• Both attics and basements have some type of staircase or ladder leading to them, so protect your child from falls and injuries with these tips:
    • Ideally, have your stairs carpeted so that it’s less likely that your child will slip and fall.
    • Install a childproofing safety gate until all of your children are old enough and have the motor skills to go up and down stairs safely. Look for gates that are not accordion-style and that firmly attach to both sides of the doorway.
    • When your child has reached an appropriate stage of development (usually around 18 months), teach him/her how to climb stairs (using the handrail) and how to crawl down stairs backward on his/her belly. Then, when he/she is old enough, teach him/her how to walk down stairs (using the hand rail).
  • Just as in the rest of your home, make sure any large pieces of furniture are anchored to the wall so that they will not tip over.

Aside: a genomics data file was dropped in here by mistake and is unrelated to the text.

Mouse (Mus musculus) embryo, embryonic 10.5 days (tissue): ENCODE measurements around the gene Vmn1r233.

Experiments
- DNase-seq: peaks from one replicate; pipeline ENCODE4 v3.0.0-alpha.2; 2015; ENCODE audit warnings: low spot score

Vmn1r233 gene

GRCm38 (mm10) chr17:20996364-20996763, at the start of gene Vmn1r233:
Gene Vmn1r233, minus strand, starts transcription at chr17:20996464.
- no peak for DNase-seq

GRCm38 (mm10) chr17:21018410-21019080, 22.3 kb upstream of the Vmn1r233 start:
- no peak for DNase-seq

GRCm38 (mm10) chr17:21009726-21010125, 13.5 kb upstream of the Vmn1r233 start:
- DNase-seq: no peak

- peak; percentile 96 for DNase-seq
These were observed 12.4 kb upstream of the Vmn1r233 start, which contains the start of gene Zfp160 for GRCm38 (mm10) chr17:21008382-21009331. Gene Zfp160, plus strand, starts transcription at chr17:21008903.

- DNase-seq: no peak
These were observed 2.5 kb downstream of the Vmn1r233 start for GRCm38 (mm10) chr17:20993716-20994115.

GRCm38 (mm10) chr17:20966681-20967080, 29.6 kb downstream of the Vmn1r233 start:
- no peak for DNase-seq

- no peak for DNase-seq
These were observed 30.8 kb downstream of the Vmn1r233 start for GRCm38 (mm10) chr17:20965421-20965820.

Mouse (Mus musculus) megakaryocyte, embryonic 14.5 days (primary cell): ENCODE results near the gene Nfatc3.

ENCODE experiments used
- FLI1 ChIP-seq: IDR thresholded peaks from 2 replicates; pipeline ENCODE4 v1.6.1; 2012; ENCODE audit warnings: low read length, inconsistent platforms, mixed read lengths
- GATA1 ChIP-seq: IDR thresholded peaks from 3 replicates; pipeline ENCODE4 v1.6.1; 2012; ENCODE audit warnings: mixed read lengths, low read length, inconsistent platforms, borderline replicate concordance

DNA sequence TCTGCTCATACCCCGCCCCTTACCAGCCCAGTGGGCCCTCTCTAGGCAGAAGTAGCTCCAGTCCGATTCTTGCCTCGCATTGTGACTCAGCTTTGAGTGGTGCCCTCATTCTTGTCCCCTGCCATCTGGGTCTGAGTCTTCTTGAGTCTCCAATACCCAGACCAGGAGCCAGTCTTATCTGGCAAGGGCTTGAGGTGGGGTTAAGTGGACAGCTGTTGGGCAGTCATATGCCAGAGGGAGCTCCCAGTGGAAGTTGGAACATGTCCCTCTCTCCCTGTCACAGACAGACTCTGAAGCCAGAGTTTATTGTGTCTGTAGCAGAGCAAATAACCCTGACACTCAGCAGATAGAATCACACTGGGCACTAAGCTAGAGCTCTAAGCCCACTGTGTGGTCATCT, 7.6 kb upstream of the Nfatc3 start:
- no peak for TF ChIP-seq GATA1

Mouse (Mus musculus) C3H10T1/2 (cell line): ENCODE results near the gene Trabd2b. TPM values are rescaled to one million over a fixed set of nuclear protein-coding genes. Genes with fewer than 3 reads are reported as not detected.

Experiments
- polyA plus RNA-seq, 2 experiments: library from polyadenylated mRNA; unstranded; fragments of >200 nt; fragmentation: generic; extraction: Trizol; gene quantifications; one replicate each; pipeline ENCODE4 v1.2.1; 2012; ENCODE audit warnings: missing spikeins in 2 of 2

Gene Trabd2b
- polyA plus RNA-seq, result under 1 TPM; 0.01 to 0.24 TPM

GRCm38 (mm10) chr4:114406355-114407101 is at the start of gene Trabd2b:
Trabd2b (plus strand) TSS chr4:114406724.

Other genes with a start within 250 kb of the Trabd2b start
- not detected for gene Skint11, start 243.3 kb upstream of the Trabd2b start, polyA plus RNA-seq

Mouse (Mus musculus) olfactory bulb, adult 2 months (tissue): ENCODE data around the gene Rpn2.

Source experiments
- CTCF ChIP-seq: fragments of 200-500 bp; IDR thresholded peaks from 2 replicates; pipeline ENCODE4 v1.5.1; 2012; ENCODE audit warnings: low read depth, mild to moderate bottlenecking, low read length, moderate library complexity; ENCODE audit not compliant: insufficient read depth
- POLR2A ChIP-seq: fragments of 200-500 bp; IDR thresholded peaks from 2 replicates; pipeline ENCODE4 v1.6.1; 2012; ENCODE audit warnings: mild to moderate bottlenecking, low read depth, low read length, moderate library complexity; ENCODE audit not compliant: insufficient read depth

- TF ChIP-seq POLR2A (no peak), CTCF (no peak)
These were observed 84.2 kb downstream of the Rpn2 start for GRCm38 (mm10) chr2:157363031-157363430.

• Keep a child safety latch on the trash can, especially if you’re throwing away potentially dangerous items.
  • Use child safety locks on washers and dryers, to prevent your child from climbing inside.
  • If you have a laundry chute, install it out of your child’s reach if possible. If the chute is already installed, use child locks to prevent your child from opening the doors and falling down the chute.
  • If you have windows in your attic or basement, don’t forget to install childproof locks on them, as well as on all other windows in your home.

In blog articles such as these, our goal is to inform patients about childhood health and safety measures they may not know about or think about otherwise. But the purpose is not to make you panic about potential dangers in your home. Instead, we simply hope to give you the information you need to make your home as safe as possible, today and at each stage of your child’s development. If you have additional questions about childproofing your home or about other aspects of your child’s health and safety, contact Children’s Wellness Center and we will be happy to help. Or, to access your child’s records or schedule an appointment, log into our pediatric patient portal for a convenient choice.

How to Make a Safer Home for Your Child, Part 3 Outdoors

How to Make a Safer Home for Your Child, Part 3: Outdoors

May 15, 2017 2:16 pm